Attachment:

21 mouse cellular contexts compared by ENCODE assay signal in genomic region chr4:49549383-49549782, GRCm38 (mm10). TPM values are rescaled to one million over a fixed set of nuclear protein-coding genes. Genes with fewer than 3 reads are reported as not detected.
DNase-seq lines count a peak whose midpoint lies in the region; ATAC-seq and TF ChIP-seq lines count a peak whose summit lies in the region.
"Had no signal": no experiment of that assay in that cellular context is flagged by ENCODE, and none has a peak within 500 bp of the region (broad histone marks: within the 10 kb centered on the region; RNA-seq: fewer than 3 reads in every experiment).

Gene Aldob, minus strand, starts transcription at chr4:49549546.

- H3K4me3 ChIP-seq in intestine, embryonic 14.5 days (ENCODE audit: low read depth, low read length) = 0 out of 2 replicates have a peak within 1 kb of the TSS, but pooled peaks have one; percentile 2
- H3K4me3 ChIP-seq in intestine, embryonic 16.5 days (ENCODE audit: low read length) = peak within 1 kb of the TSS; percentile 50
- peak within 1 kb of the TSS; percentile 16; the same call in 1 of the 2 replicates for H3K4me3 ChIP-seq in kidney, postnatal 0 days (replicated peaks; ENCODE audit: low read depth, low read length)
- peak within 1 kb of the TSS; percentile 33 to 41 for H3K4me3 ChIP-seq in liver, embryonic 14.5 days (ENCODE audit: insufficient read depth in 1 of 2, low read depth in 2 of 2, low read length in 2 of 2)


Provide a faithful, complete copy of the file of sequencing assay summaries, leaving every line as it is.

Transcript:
21 mouse cellular contexts compared by ENCODE assay signal in genomic region chr4:49549383-49549782, GRCm38 (mm10). TPM values are rescaled to one million over a fixed set of nuclear protein-coding genes. Genes with fewer than 3 reads are reported as not detected.
DNase-seq lines count a peak whose midpoint lies in the region; ATAC-seq and TF ChIP-seq lines count a peak whose summit lies in the region.
"Had no signal": no experiment of that assay in that cellular context is flagged by ENCODE, and none has a peak within 500 bp of the region (broad histone marks: within the 10 kb centered on the region; RNA-seq: fewer than 3 reads in every experiment).

Gene Aldob, minus strand, starts transcription at chr4:49549546.

- H3K4me3 ChIP-seq in intestine, embryonic 14.5 days (ENCODE audit: low read depth, low read length) = 0 out of 2 replicates have a peak within 1 kb of the TSS, but pooled peaks have one; percentile 2
- H3K4me3 ChIP-seq in intestine, embryonic 16.5 days (ENCODE audit: low read length) = peak within 1 kb of the TSS; percentile 50
- peak within 1 kb of the TSS; percentile 16; the same call in 1 of the 2 replicates for H3K4me3 ChIP-seq in kidney, postnatal 0 days (replicated peaks; ENCODE audit: low read depth, low read length)
- peak within 1 kb of the TSS; percentile 33 to 41 for H3K4me3 ChIP-seq in liver, embryonic 14.5 days (ENCODE audit: insufficient read depth in 1 of 2, low read depth in 2 of 2, low read length in 2 of 2)